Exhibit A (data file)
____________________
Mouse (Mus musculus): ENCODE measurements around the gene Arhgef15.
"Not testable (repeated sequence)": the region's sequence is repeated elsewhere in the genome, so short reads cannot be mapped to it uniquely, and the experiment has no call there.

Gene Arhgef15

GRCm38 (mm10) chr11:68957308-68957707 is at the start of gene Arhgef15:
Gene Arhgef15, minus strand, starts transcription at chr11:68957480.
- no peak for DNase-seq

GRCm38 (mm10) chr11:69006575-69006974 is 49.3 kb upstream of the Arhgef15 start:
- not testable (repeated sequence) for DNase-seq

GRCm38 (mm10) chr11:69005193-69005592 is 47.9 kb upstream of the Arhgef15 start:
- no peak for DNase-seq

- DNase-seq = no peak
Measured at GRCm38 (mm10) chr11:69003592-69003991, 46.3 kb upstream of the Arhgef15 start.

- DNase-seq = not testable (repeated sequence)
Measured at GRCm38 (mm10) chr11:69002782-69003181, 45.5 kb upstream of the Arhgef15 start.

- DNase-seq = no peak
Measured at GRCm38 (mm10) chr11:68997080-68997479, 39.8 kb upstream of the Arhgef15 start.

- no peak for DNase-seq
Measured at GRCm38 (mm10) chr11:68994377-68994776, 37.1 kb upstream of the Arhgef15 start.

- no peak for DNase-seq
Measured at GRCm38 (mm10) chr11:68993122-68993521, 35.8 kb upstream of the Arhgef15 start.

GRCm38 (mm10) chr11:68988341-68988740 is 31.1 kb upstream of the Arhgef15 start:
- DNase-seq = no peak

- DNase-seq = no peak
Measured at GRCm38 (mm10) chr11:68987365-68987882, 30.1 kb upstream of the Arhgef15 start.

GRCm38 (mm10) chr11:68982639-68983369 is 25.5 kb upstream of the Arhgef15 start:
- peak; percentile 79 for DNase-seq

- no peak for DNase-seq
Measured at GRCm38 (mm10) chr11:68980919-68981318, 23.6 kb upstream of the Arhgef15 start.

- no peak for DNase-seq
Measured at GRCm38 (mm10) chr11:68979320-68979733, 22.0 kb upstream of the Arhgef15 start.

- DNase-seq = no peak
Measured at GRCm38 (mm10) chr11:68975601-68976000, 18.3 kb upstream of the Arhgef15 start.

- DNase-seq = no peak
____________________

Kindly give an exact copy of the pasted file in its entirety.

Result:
Mouse (Mus musculus): ENCODE measurements around the gene Arhgef15.
"Not testable (repeated sequence)": the region's sequence is repeated elsewhere in the genome, so short reads cannot be mapped to it uniquely, and the experiment has no call there.

Gene Arhgef15

GRCm38 (mm10) chr11:68957308-68957707 is at the start of gene Arhgef15:
Gene Arhgef15, minus strand, starts transcription at chr11:68957480.
- no peak for DNase-seq

GRCm38 (mm10) chr11:69006575-69006974 is 49.3 kb upstream of the Arhgef15 start:
- not testable (repeated sequence) for DNase-seq

GRCm38 (mm10) chr11:69005193-69005592 is 47.9 kb upstream of the Arhgef15 start:
- no peak for DNase-seq

- DNase-seq = no peak
Measured at GRCm38 (mm10) chr11:69003592-69003991, 46.3 kb upstream of the Arhgef15 start.

- DNase-seq = not testable (repeated sequence)
Measured at GRCm38 (mm10) chr11:69002782-69003181, 45.5 kb upstream of the Arhgef15 start.

- DNase-seq = no peak
Measured at GRCm38 (mm10) chr11:68997080-68997479, 39.8 kb upstream of the Arhgef15 start.

- no peak for DNase-seq
Measured at GRCm38 (mm10) chr11:68994377-68994776, 37.1 kb upstream of the Arhgef15 start.

- no peak for DNase-seq
Measured at GRCm38 (mm10) chr11:68993122-68993521, 35.8 kb upstream of the Arhgef15 start.

GRCm38 (mm10) chr11:68988341-68988740 is 31.1 kb upstream of the Arhgef15 start:
- DNase-seq = no peak

- DNase-seq = no peak
Measured at GRCm38 (mm10) chr11:68987365-68987882, 30.1 kb upstream of the Arhgef15 start.

GRCm38 (mm10) chr11:68982639-68983369 is 25.5 kb upstream of the Arhgef15 start:
- peak; percentile 79 for DNase-seq

- no peak for DNase-seq
Measured at GRCm38 (mm10) chr11:68980919-68981318, 23.6 kb upstream of the Arhgef15 start.

- no peak for DNase-seq
Measured at GRCm38 (mm10) chr11:68979320-68979733, 22.0 kb upstream of the Arhgef15 start.

- DNase-seq = no peak
Measured at GRCm38 (mm10) chr11:68975601-68976000, 18.3 kb upstream of the Arhgef15 start.

- DNase-seq = no peak